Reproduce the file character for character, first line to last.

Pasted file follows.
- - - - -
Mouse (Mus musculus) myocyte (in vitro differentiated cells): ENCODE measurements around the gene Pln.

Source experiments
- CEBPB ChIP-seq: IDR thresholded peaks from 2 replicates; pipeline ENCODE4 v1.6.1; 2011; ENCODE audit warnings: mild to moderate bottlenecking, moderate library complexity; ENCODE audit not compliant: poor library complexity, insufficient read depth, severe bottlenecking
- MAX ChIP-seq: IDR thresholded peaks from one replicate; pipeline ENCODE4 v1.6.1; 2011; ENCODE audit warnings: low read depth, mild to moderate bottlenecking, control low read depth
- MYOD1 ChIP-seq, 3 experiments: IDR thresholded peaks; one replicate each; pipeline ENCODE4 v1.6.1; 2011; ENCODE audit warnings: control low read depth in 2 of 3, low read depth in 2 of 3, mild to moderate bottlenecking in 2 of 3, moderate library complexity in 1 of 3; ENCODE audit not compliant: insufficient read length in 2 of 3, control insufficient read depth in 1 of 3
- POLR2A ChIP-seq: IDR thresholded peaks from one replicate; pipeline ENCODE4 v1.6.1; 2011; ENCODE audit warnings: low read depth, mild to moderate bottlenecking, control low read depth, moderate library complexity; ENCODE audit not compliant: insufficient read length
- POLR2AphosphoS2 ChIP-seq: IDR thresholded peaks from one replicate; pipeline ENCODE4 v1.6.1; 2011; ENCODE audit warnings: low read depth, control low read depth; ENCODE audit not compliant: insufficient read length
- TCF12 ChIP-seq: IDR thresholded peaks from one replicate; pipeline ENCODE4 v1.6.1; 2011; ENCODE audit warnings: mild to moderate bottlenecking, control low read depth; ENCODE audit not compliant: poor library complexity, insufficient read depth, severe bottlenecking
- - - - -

Mouse (Mus musculus) myocyte (in vitro differentiated cells): ENCODE measurements around the gene Pln.

Source experiments
- CEBPB ChIP-seq: IDR thresholded peaks from 2 replicates; pipeline ENCODE4 v1.6.1; 2011; ENCODE audit warnings: mild to moderate bottlenecking, moderate library complexity; ENCODE audit not compliant: poor library complexity, insufficient read depth, severe bottlenecking
- MAX ChIP-seq: IDR thresholded peaks from one replicate; pipeline ENCODE4 v1.6.1; 2011; ENCODE audit warnings: low read depth, mild to moderate bottlenecking, control low read depth
- MYOD1 ChIP-seq, 3 experiments: IDR thresholded peaks; one replicate each; pipeline ENCODE4 v1.6.1; 2011; ENCODE audit warnings: control low read depth in 2 of 3, low read depth in 2 of 3, mild to moderate bottlenecking in 2 of 3, moderate library complexity in 1 of 3; ENCODE audit not compliant: insufficient read length in 2 of 3, control insufficient read depth in 1 of 3
- POLR2A ChIP-seq: IDR thresholded peaks from one replicate; pipeline ENCODE4 v1.6.1; 2011; ENCODE audit warnings: low read depth, mild to moderate bottlenecking, control low read depth, moderate library complexity; ENCODE audit not compliant: insufficient read length
- POLR2AphosphoS2 ChIP-seq: IDR thresholded peaks from one replicate; pipeline ENCODE4 v1.6.1; 2011; ENCODE audit warnings: low read depth, control low read depth; ENCODE audit not compliant: insufficient read length
- TCF12 ChIP-seq: IDR thresholded peaks from one replicate; pipeline ENCODE4 v1.6.1; 2011; ENCODE audit warnings: mild to moderate bottlenecking, control low read depth; ENCODE audit not compliant: poor library complexity, insufficient read depth, severe bottlenecking